In the vineyard Roz has refreshments ready for the team of volunteers that are part of the harvest day. Depending on the variety to be picked there are 30-40 volunteers on site and Roz always has a checklist on hand to ensure that everything is well prepared. Often vineyards that use volunteers will pick on Saturdays but at Chartham picking is done during the week and a diverse group have arrived to be part of the experience. “We have a list of 350 people who are willing to volunteer,” said Roz. “Sometimes people will come later after they have finished the school run,” she added. All the volunteers get to take a bottle at the end of the day “usually we try to make it the variety that they have picked,” explained Roz. Today the volunteers have received a bottle of the Classic Reserve 2019 which comprises 70% Pinot Noir and 30% Chardonnay. There is not currently any Blanc de Blanc available as it is awaiting its labels and should arrive in November ready for December sales. 

Working alongside several generations of the family are pickers who have been part of this farm for decades. Richard Wrench worked at Burnt House Farm for John Waller, Roz’s father when there were fruit trees on the site and remembered harvesting: Cox, Bramley, Howgate Wonder, Tydemans Early and James Grieve apples. Roz explained that James Grieve is a variety that could be used for eating and cooking but did not travel well. Four decades later Richard is harvesting on the site but grapes instead of apples “this is enjoyable, it is a good gang,” he added. This shows that Chartham Vineyard is not just closely connected to the local community but integral within it.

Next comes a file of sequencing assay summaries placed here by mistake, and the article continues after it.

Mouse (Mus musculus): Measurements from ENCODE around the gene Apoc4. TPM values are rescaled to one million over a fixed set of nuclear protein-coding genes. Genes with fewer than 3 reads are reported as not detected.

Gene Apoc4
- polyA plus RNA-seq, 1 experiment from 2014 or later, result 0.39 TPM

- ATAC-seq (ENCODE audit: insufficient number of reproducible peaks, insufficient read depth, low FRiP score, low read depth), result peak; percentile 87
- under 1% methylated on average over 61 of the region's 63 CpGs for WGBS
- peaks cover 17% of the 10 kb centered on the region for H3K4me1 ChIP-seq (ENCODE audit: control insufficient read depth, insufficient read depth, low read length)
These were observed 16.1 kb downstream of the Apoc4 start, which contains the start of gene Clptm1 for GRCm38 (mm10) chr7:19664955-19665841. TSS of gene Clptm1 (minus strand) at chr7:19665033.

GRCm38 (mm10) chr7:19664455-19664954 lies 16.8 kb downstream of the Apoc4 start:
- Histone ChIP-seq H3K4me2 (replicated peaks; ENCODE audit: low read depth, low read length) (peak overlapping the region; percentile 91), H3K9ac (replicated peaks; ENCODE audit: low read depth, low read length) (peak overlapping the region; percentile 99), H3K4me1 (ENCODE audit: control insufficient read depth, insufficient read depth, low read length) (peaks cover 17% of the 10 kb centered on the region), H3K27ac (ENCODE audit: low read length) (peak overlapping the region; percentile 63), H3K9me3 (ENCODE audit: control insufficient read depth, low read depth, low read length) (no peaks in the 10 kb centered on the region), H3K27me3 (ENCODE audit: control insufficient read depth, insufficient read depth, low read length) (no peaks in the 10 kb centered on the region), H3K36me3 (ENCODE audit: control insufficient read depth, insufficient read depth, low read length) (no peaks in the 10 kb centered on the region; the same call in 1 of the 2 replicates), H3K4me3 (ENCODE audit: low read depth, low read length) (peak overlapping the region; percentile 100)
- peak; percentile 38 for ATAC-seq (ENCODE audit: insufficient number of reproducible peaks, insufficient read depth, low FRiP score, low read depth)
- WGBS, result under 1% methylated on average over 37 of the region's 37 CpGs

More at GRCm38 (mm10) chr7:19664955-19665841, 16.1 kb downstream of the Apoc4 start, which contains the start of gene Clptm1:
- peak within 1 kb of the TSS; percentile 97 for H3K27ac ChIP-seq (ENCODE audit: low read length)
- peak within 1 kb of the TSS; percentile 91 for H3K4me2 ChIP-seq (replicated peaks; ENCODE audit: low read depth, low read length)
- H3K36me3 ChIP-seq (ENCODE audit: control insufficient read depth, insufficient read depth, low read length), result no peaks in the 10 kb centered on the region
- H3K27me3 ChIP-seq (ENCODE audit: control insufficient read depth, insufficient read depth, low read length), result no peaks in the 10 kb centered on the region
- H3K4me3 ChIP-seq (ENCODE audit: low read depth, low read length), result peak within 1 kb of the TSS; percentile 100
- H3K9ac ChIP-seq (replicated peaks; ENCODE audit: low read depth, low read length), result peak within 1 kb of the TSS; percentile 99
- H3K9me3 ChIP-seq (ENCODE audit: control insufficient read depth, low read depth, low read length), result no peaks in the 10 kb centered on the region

Other volunteers on the day included James Cusselle who is a sommelier at The Pig at Bridge where the Pinot Gris and Pinot Noir feature on the wine list. “Seeing first hand what grapes are being picked and what wines they will be used for gives you investment in the local area, getting involved in harvesting is about feeling a part of the local vineyards, it’s an empowering experience,” said James. Alongside James was Nathaniel Last, another team member at The Pig at Bridge who said: “It is quite therapeutic to be part of the picking team.” James explained that members of the team have been involved in harvest at Gusbourne, Chapel Down and Simpsons this year. “It helps to understand the journey of the wines not just at harvest but coming here in the winter and then seeing the lifecycle of the vines. Richard and Roz will send me emails letting me know how things are coming on in the vineyard throughout the year,” he added.